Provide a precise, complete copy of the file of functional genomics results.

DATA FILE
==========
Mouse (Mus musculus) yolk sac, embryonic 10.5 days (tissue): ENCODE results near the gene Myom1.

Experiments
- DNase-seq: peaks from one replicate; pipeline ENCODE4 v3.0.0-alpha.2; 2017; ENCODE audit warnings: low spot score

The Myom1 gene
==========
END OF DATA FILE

Mouse (Mus musculus) yolk sac, embryonic 10.5 days (tissue): ENCODE results near the gene Myom1.

Experiments
- DNase-seq: peaks from one replicate; pipeline ENCODE4 v3.0.0-alpha.2; 2017; ENCODE audit warnings: low spot score

The Myom1 gene